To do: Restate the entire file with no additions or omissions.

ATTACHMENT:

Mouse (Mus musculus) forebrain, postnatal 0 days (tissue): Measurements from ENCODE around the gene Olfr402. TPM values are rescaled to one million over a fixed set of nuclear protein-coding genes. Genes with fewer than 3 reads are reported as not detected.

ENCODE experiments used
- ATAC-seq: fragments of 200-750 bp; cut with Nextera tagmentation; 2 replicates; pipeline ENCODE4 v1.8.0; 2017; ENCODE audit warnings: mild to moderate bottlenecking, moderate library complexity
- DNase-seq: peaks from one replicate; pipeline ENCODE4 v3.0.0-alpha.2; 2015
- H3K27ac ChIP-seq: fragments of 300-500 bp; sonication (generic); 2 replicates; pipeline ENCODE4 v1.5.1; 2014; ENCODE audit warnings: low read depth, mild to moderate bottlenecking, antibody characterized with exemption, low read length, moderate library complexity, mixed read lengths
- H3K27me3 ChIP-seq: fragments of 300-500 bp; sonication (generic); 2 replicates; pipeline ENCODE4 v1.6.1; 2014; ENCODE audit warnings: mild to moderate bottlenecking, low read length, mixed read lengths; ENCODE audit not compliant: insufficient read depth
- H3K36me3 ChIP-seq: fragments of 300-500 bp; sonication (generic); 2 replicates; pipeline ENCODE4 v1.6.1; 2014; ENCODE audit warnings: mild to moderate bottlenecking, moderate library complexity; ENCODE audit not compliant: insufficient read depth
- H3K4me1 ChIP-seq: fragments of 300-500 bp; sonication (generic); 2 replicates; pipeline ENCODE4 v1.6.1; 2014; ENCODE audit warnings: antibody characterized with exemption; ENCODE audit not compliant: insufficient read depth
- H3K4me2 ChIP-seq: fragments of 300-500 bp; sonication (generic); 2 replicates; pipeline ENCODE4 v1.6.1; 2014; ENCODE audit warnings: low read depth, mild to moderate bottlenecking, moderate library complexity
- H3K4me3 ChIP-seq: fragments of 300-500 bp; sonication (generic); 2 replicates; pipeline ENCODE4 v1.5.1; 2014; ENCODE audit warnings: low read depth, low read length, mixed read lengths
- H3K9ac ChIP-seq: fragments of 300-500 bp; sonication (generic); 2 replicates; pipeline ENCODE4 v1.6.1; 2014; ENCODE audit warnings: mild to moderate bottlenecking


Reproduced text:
Mouse (Mus musculus) forebrain, postnatal 0 days (tissue): Measurements from ENCODE around the gene Olfr402. TPM values are rescaled to one million over a fixed set of nuclear protein-coding genes. Genes with fewer than 3 reads are reported as not detected.

ENCODE experiments used
- ATAC-seq: fragments of 200-750 bp; cut with Nextera tagmentation; 2 replicates; pipeline ENCODE4 v1.8.0; 2017; ENCODE audit warnings: mild to moderate bottlenecking, moderate library complexity
- DNase-seq: peaks from one replicate; pipeline ENCODE4 v3.0.0-alpha.2; 2015
- H3K27ac ChIP-seq: fragments of 300-500 bp; sonication (generic); 2 replicates; pipeline ENCODE4 v1.5.1; 2014; ENCODE audit warnings: low read depth, mild to moderate bottlenecking, antibody characterized with exemption, low read length, moderate library complexity, mixed read lengths
- H3K27me3 ChIP-seq: fragments of 300-500 bp; sonication (generic); 2 replicates; pipeline ENCODE4 v1.6.1; 2014; ENCODE audit warnings: mild to moderate bottlenecking, low read length, mixed read lengths; ENCODE audit not compliant: insufficient read depth
- H3K36me3 ChIP-seq: fragments of 300-500 bp; sonication (generic); 2 replicates; pipeline ENCODE4 v1.6.1; 2014; ENCODE audit warnings: mild to moderate bottlenecking, moderate library complexity; ENCODE audit not compliant: insufficient read depth
- H3K4me1 ChIP-seq: fragments of 300-500 bp; sonication (generic); 2 replicates; pipeline ENCODE4 v1.6.1; 2014; ENCODE audit warnings: antibody characterized with exemption; ENCODE audit not compliant: insufficient read depth
- H3K4me2 ChIP-seq: fragments of 300-500 bp; sonication (generic); 2 replicates; pipeline ENCODE4 v1.6.1; 2014; ENCODE audit warnings: low read depth, mild to moderate bottlenecking, moderate library complexity
- H3K4me3 ChIP-seq: fragments of 300-500 bp; sonication (generic); 2 replicates; pipeline ENCODE4 v1.5.1; 2014; ENCODE audit warnings: low read depth, low read length, mixed read lengths
- H3K9ac ChIP-seq: fragments of 300-500 bp; sonication (generic); 2 replicates; pipeline ENCODE4 v1.6.1; 2014; ENCODE audit warnings: mild to moderate bottlenecking